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ok I think I got this right, but i'm not very experienced allocating memory in this fasion... basically i have the map int** map[16]; This is just for testing purposes, its not my real map tile data structure. The 16 represents the floor of the map. To make it easier, Each floor is only 8x8, and each 8x8 tile can hold 4 objects on it. My question is, is allocation for this correct how i've done it? I realise if these are static values it's easier like this, but these are not static values in the actual situation to put it simply... have I allocated the memory correctly?
	int** map[16];
	int k, level;

	for(k=0; k<16; k++){
		// allocating pointers to the 8x8 squares on the 16 floors
		map[k] = new int*[8*8];
	}

	for(level=0; level<16; level++){
		for(k=0; k<8*8; k++){
			// allocating room for 4 objects on each 8x8 tile on all 16 floors
			*(map[level]+k) = new int[4];
		}
	}
   
[edited by - drekkar on December 13, 2003 11:32:00 PM]

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map[k] = new int*[8*8];

16 represents the floor (height) of the map (the map size is not static, that is why it is allocated, its loaded off file). The int*[8*8] is 8x8 map, and they are pointers so I can allocate room for the 4 objects on the tile (tile layers, or something). The object number is not static either, that is why the tiles on each floor are pointers.


[edited by - drekkar on December 13, 2003 11:35:17 PM]

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quote:
Original post by drekkar
map[k] = new int*[8*8];

16 represents the floor (height) of the map (the map size is not static, that is why it is allocated, its loaded off file). The int*[8*8] is 8x8 map, and they are pointers so I can allocate room for the 4 objects on the tile (tile layers, or something). The object number is not static either, that is why the tiles on each floor are pointers.


[edited by - drekkar on December 13, 2003 11:35:17 PM]


Thats what I get for not reading your whole post.

Well, what you are doing seems fine, but I am not sure that this:

*(map[level]+k) = new int[4];

will work, considering an int is 4 byts and k is going up 1 at a time (1 byte). But since map is an int pointer, it should work, because the compiler takes care of all of that.



[edited by - PlayGGY on December 13, 2003 11:54:30 PM]

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Why not use structures to make it easier to read and write?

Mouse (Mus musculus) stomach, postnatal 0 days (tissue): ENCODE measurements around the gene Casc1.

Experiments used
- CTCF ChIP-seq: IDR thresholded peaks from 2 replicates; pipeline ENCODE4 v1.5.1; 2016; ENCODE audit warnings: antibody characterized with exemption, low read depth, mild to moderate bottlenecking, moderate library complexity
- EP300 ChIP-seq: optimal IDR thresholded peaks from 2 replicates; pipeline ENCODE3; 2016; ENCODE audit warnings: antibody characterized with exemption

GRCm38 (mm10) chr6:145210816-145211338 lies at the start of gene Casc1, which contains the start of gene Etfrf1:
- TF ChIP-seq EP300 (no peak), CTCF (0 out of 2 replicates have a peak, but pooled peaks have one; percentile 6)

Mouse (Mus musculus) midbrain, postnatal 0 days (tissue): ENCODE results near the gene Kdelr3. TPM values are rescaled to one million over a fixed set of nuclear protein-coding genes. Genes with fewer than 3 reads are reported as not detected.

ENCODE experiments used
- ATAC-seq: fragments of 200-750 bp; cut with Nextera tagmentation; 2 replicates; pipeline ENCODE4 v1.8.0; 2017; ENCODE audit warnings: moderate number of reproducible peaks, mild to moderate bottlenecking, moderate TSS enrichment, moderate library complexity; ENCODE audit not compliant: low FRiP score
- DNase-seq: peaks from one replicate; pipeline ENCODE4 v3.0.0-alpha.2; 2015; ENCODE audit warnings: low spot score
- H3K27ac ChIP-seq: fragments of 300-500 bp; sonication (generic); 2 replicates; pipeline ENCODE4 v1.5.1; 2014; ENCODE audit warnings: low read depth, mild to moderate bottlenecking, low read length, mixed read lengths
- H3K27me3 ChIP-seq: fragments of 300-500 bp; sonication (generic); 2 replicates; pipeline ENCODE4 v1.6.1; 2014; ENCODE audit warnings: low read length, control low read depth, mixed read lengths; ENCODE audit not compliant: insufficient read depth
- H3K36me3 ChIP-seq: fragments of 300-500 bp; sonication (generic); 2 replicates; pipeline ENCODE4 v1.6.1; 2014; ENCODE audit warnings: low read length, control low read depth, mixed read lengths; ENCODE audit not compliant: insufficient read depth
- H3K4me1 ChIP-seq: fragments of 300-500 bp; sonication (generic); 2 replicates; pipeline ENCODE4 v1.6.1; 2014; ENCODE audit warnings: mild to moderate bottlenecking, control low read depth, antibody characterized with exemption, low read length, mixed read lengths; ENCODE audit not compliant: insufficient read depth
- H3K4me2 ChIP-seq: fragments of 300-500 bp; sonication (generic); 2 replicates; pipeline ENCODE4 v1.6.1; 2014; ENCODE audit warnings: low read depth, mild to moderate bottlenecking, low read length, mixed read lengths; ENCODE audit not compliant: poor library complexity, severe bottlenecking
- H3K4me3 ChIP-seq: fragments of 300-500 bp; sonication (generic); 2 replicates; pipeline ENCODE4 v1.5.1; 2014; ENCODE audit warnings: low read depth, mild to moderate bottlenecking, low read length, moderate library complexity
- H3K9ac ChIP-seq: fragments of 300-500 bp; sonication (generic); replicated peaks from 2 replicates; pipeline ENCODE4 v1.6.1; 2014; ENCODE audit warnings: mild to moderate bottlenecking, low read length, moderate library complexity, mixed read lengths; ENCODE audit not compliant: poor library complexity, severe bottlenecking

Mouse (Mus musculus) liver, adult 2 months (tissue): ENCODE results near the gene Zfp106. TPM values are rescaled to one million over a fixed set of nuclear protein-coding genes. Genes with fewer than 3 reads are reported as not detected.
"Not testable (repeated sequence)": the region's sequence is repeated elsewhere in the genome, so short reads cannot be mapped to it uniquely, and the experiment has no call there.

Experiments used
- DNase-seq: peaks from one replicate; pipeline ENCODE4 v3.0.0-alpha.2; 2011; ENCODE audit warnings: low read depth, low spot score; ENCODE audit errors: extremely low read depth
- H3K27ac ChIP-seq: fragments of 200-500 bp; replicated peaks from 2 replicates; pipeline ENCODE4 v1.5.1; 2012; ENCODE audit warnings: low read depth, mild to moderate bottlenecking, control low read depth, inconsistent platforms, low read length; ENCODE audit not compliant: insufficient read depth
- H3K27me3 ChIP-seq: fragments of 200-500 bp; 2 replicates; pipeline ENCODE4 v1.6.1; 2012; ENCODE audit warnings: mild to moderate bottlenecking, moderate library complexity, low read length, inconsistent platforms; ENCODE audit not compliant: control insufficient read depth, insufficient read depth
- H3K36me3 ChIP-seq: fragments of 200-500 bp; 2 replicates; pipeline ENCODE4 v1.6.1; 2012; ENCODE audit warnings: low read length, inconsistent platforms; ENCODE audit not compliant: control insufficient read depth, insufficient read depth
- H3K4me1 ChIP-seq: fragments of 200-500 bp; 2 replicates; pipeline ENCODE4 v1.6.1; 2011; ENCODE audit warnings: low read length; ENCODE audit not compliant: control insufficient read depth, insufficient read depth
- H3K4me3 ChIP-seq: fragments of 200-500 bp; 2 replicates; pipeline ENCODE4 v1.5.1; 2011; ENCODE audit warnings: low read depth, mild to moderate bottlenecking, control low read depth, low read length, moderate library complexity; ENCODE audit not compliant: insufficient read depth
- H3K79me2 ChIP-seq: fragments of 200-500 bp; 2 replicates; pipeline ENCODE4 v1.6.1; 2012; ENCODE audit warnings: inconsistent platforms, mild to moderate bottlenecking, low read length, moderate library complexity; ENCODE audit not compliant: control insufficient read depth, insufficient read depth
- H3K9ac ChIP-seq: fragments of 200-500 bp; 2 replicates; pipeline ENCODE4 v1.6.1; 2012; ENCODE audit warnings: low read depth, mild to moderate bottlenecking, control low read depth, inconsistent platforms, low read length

struct Tile_S
{
int *Object_IDs; //List of objects
};

struct Floor_S
{
Tiles_S *Tiles; //Stores an array of tiles...
};

struct Map_S
{
Floor_S *Floors; //Stores an array of floors
};

So, now when you allocate it, it''s MUCH simpler:


Map_S MainMap;
MainMap.Floors = new Floor_S[16]; //16 floors total..

int k, level;
for (k=0;k<16;++k)
{
MainMap.Floors[k].Tiles = new Tile_S[8*8]; //8x8 squares

for (level=0;level<8*8;++level)
{
MainMap.Floors[k].Tiles[level].Object_IDs = new int[4]; //allocate 4 ints for each object_id.

}
}


Now, you can store things inside these classes as well, like say, you want to store the # of objects so you only have to go through the number that are there and not all 4 each time, etc.

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thanks for the confirmation
i threw a quick printf("%x\n", map[0]+i) into the loop and they were 4 bytes apart time to implement this into the game now x_x

i'll take that renaming into consideration also when adding it to the game thnx guys

edit:
just started on it, I must say it is so much easier with renamed stuff, thanks ^^

[edited by - drekkar on December 13, 2003 12:15:12 AM]

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quote:
Original post by drekkar
edit:
just started on it, I must say it is so much easier with renamed stuff, thanks ^^


Assuming that was directed towards me... no problem .

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heh definately... I just finished, took me nearly an hour with that easy way (up until now, it only supported 1 floor (128x128) with 1 object, and 1 tile on it). Plus it''s so much easier to handle how stuff works now. So now since my server supports multi level maps, I have to design and test some, so that''s my handful of work tommorow. Thank god I was saved from 3 hours of messy stuff I love this site and the community

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